How to Extinguish Toddler Tantrums with Love and Mindfulness
photo credit: Dainty Blue Photography
For several months now I’ve been using exercise, yoga and meditation to reduce my stress levels and feel more peace in my life. During my sessions and right after I feel happy, healthy and in an overall great state of mind. However, I have noticed that as I continue with my day, encountering traffic, dealing with tantrums and plans going astray, the benefits begin to evaporate.
Just last week my son had a legendary 30-minute tantrum, when we were leaving the park. He was in hysterics and even gasping for air between his inconsolable cries. He needed a new diaper but squirmed and kicked in protest as I attempted to change him. After dodging kicks and almost injuring my back, I decided to put him in the car seat and change him at home. The ride was only 15 minutes anyway. As soon as I began putting him in his seat, he started to protest. I struggled to get him in, but it didn’t end there. He continued his fight throughout our drive home, shrieking loudly and kicking his legs. Tears threatened to fall from the brim of my eyes. I quickly wiped them away, as I tried to focus on driving. I felt my jaw tighten and my body stiffen, as stress and tension took over.
The episode continued even after we got home, and by the end of it, my energy was depleted and I felt emotionally and physically exhausted. I started to wonder if my wellness efforts were for nothing. If I couldn’t sustain the benefits outside of the sessions and throughout my day, what was the point? I had a chat about it with my coach and friend. Just through conversation, I came to the realization myself. A good coach, doesn’t tell you the answers, but facilitates the process of you finding them on your own.
I needed to transfer the strategies that I was learning in my sessions to my daily life. The sessions were giving me the tools, but I had to put them into practice. Later that day at bedtime, my son was acting out because he wanted to watch television instead of going to bed. After a few minutes of back and forth with him, I started to feel tension building and got to the point where I wanted to scream “JUST GO TO BED.” I remembered my conversation with my coach, and was able to turn the situation around. I told my son that Mommy was starting to feel stressed and angry. I told him that I didn’t want to scream at him because that’s not respectful, and neither of us like it. I asked him what I should do! In a moment of maturity and clarity, he told me I should take a deep breath, just like I have taught him to do when he feels angry (clearly, we are both still working on this). I said that I needed some help and asked him to take some deep breaths with me. We took 3 deep breaths together. Then, I thanked him for helping me to calm down. He gave me a big hug and let me put him to bed with our regular routine.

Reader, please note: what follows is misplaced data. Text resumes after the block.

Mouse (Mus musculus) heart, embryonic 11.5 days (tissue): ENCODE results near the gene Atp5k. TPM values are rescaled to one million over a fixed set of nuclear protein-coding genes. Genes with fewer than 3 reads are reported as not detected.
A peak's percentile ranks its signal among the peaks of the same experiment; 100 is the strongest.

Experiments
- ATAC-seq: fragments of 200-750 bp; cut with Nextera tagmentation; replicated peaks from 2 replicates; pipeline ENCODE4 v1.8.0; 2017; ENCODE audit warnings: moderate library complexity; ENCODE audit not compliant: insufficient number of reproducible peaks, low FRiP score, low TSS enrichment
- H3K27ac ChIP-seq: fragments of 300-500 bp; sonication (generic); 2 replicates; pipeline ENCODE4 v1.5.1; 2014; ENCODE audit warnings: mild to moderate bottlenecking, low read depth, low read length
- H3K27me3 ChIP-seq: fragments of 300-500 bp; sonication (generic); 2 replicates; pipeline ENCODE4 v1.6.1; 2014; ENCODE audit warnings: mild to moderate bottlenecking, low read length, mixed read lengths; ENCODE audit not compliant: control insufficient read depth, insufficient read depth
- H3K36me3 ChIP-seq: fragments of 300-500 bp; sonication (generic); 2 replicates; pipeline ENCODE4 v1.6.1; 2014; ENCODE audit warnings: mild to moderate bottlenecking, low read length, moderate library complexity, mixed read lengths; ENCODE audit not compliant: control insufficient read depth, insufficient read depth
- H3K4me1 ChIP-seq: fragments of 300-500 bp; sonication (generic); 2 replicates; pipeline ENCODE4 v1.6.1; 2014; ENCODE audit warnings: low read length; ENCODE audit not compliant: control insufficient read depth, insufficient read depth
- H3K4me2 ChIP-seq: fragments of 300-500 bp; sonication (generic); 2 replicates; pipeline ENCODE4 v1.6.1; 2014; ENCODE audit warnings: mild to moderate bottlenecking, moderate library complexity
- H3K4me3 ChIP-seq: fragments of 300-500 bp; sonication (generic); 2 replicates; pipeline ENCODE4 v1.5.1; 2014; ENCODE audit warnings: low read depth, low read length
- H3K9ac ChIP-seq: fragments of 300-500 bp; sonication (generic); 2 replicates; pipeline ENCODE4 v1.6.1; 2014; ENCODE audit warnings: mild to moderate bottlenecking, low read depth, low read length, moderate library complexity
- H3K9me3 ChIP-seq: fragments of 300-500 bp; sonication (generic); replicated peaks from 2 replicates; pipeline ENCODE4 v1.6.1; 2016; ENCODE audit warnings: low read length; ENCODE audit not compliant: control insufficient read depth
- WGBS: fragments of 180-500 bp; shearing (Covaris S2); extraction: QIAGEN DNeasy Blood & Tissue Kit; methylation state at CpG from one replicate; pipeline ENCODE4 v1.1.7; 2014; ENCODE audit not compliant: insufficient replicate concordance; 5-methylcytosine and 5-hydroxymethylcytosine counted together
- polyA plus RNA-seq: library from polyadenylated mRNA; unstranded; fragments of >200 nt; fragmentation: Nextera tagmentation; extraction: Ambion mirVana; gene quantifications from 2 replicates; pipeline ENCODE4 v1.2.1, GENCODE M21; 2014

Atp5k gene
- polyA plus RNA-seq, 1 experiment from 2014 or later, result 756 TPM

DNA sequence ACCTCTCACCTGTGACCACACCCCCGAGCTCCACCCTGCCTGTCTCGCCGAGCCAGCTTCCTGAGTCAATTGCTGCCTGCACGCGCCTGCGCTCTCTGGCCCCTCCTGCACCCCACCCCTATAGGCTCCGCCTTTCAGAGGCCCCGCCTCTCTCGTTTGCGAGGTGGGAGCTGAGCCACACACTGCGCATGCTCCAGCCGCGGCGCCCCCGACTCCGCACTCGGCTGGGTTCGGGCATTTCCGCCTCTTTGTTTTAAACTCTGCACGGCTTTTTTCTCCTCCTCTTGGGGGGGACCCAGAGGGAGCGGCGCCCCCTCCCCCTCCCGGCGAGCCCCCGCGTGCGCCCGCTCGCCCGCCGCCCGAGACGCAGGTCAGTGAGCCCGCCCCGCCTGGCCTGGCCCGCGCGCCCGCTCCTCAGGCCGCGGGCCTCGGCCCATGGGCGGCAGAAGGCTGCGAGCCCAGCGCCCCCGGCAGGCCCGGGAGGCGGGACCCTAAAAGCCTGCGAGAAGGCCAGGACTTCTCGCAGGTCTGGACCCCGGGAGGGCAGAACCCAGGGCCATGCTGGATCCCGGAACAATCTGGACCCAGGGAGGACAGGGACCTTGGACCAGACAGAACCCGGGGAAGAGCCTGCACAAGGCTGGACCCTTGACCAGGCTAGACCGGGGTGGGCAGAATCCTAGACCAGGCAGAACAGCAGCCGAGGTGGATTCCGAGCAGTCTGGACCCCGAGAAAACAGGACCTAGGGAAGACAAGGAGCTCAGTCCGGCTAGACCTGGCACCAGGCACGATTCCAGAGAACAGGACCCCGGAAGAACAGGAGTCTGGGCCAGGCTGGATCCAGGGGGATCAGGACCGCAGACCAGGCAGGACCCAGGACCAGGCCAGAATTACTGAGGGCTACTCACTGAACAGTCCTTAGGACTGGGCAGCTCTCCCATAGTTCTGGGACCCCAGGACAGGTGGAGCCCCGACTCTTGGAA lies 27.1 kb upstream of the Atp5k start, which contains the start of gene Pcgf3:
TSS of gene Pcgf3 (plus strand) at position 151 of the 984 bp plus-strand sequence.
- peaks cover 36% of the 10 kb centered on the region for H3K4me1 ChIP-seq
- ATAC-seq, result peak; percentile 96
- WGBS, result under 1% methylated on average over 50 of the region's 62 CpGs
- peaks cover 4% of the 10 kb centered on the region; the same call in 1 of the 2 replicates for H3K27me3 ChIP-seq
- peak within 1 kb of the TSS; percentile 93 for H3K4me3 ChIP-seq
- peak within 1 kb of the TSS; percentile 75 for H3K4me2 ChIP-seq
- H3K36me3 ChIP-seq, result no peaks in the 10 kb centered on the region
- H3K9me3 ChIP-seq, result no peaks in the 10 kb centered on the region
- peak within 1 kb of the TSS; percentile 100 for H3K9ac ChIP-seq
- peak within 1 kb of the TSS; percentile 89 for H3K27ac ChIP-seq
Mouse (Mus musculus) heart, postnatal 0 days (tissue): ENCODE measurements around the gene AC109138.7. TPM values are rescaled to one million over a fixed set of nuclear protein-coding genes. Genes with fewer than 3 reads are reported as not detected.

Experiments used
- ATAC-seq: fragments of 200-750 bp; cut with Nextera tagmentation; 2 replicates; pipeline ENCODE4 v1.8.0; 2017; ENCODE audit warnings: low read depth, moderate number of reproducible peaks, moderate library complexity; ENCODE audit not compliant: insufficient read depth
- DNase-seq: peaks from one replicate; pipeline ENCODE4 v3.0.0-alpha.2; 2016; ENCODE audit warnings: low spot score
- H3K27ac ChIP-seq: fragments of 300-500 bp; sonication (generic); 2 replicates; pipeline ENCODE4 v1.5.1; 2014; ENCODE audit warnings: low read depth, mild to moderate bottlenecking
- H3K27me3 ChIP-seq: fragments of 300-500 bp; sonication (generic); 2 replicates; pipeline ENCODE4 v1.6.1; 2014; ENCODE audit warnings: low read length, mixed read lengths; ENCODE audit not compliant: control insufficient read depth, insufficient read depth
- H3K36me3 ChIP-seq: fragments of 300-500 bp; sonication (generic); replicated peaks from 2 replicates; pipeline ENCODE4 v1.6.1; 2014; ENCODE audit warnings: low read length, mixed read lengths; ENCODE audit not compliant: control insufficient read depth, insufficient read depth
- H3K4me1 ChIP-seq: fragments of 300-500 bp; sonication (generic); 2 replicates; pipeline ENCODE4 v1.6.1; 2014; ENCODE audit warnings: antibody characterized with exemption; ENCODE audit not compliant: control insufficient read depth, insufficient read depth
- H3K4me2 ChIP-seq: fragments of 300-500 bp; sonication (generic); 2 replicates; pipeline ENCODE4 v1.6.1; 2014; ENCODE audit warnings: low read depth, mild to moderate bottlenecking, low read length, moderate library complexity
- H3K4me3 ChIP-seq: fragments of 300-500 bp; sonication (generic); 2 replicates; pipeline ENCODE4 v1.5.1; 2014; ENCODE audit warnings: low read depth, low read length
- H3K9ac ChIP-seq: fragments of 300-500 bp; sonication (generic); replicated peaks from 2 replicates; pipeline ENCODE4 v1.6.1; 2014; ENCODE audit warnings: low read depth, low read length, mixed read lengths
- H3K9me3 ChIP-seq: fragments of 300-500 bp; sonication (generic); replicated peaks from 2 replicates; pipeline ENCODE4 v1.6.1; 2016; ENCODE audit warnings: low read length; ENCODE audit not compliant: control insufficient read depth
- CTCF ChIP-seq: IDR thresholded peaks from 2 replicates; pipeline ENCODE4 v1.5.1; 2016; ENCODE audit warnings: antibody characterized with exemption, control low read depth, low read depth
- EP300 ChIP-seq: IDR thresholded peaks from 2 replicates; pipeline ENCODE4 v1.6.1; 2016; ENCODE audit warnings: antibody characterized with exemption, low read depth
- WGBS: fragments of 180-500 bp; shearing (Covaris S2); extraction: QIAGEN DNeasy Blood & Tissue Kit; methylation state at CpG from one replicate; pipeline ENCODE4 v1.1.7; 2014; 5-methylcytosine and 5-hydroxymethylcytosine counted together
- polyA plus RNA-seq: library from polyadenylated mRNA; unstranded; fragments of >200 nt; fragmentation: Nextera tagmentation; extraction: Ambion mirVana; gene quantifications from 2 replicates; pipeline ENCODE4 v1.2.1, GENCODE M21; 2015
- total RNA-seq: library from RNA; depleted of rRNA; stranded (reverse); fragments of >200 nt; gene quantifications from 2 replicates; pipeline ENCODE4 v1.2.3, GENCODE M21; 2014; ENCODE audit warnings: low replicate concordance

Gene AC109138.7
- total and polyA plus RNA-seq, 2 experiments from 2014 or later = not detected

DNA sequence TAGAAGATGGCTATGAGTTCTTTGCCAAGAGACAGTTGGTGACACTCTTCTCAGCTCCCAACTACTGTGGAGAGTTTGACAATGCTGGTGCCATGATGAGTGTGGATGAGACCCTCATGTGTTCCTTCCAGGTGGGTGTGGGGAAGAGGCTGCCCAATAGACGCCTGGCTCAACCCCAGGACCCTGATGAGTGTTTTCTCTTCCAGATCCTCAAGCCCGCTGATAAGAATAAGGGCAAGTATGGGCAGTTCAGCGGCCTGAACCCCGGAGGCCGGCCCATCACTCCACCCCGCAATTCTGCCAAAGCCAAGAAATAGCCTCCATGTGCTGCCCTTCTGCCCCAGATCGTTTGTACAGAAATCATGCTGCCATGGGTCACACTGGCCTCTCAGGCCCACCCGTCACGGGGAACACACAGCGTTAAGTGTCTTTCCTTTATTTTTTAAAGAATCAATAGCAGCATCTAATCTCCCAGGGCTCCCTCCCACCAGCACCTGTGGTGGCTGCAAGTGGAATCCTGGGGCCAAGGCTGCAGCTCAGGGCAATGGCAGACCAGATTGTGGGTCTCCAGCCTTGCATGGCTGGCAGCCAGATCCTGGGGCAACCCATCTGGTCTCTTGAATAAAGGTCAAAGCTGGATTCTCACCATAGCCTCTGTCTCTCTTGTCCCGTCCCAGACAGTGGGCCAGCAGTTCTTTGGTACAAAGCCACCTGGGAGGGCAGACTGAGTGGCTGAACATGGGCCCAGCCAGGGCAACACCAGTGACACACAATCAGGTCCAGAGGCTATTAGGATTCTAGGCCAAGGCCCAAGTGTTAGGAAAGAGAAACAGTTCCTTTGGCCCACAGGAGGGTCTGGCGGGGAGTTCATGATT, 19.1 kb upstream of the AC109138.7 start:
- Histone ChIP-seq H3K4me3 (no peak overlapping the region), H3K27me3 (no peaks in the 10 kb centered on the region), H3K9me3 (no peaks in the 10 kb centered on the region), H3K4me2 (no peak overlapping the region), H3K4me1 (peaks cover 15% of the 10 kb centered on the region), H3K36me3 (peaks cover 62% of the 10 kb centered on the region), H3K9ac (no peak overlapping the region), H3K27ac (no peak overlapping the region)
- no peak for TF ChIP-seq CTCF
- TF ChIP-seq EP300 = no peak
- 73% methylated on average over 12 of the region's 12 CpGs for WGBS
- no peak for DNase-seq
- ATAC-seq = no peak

I’m not certain that this method would work every-time. But in that instance, it did. It felt much better than losing my temper and screaming at my child, which usually results in ill feelings all around and especially guilty feelings for me. My goal is to always try this in tough moments, with or without the kids. I realize now that it’s a much better example to them than losing my temper. If I'm an adult having tantrums, how could I expect my toddlers to keep calm? I’m learning coping mechanisms for my own emotions and teaching them the same. I’m so grateful for this enlightenment. I’m not anywhere near perfect, and have lost my temper a few times since. But it’s a work in process that could only end in more peace, love and happiness in our family life.
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